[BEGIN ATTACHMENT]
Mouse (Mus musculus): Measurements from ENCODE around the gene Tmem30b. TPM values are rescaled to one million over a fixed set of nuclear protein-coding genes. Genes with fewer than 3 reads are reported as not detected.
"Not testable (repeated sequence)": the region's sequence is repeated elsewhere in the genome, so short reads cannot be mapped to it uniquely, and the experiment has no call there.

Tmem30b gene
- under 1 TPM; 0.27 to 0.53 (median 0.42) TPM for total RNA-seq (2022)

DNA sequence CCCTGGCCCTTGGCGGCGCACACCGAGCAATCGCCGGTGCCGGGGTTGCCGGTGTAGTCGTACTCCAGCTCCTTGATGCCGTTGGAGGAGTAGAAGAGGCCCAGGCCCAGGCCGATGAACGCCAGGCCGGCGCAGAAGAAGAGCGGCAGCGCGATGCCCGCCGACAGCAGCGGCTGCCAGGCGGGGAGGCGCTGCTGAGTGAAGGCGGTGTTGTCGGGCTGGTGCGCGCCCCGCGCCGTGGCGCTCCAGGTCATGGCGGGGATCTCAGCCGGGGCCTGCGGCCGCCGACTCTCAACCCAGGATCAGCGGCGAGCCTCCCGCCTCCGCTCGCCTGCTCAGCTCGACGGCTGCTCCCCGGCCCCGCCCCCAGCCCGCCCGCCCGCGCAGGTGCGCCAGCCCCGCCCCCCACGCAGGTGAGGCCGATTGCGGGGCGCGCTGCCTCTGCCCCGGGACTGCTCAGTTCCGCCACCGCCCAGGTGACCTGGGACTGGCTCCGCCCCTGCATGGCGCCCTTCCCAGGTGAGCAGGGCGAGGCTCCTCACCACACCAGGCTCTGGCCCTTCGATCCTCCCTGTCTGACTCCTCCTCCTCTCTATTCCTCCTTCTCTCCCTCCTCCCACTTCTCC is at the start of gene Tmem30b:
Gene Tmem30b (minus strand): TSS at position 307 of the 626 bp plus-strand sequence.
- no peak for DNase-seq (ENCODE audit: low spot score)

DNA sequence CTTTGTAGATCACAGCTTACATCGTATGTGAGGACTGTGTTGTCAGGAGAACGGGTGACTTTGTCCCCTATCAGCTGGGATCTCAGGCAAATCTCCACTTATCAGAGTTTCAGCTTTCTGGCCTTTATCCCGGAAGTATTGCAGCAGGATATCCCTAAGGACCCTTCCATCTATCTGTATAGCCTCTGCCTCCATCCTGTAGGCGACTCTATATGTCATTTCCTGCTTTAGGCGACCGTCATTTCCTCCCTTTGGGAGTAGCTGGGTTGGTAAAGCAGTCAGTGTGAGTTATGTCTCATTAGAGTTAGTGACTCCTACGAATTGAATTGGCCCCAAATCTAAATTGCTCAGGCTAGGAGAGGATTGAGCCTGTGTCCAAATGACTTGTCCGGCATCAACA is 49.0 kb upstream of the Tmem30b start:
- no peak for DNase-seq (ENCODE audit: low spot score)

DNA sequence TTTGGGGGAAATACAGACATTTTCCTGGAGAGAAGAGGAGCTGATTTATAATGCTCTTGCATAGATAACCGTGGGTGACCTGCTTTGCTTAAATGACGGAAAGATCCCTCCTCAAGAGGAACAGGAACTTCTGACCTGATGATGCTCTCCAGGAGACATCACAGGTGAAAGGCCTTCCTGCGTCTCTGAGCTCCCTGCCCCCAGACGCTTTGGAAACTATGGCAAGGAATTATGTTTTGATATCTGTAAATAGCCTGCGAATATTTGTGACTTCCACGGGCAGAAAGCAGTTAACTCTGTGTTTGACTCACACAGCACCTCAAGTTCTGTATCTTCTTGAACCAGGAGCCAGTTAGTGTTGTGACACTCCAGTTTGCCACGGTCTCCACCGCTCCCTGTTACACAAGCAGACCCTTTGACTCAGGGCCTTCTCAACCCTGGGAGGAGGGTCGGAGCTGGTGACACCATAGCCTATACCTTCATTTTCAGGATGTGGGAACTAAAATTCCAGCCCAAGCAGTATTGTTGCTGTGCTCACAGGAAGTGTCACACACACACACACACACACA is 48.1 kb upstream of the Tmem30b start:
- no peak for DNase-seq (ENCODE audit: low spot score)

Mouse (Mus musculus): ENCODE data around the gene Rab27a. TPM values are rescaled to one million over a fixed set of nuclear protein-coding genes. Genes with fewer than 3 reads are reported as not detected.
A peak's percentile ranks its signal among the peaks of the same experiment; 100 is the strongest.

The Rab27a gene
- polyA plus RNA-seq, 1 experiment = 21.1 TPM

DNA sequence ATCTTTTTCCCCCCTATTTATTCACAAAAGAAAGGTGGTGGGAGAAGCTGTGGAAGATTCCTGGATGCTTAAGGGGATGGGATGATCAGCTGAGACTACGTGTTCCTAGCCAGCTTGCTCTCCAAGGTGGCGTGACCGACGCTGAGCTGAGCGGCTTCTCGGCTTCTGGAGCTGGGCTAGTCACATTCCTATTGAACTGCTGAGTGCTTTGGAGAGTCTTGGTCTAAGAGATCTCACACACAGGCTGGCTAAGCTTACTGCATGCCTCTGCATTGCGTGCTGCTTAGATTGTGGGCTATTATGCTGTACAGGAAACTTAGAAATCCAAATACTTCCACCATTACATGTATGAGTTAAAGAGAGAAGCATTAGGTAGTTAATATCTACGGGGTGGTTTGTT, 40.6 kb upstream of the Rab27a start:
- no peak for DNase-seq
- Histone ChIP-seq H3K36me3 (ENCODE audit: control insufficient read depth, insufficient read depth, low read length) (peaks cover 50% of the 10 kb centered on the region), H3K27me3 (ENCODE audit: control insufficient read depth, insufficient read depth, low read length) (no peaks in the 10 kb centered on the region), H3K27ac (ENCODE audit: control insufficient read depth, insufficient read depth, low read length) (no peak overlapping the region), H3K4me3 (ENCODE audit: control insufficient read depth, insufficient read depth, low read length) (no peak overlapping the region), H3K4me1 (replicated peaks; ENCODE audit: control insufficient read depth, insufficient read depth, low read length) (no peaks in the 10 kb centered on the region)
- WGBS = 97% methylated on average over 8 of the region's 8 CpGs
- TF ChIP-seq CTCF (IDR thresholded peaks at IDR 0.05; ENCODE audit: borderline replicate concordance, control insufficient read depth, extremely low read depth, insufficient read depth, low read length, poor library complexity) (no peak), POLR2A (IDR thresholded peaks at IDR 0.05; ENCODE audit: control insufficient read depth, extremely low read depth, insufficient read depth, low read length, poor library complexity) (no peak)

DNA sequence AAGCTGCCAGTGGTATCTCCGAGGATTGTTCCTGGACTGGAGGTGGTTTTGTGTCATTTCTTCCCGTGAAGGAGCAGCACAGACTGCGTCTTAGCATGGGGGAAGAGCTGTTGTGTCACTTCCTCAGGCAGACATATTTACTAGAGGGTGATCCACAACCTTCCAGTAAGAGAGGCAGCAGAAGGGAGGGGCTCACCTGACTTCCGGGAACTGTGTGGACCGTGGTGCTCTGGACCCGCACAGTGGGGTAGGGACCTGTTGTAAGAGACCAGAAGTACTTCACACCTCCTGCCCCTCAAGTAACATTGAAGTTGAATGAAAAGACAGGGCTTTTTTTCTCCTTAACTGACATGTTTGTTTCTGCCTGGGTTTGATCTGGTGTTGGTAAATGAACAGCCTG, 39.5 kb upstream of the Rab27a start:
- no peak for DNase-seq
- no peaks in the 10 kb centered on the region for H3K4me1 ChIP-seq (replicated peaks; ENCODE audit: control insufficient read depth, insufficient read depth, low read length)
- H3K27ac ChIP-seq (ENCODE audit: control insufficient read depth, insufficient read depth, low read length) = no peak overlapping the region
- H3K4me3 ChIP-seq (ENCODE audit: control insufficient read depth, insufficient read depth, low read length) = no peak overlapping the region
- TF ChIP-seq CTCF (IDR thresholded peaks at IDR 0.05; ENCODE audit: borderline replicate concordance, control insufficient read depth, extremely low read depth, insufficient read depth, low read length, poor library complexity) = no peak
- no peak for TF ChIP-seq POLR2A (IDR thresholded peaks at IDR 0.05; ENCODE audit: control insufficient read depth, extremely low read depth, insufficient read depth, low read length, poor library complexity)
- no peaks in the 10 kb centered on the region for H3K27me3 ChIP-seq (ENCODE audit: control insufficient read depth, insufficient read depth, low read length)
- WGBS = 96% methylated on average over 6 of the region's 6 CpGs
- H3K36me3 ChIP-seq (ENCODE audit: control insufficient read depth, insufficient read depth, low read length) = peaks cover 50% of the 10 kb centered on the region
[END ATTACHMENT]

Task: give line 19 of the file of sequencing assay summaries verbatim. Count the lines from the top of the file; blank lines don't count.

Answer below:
- WGBS = 97% methylated on average over 8 of the region's 8 CpGs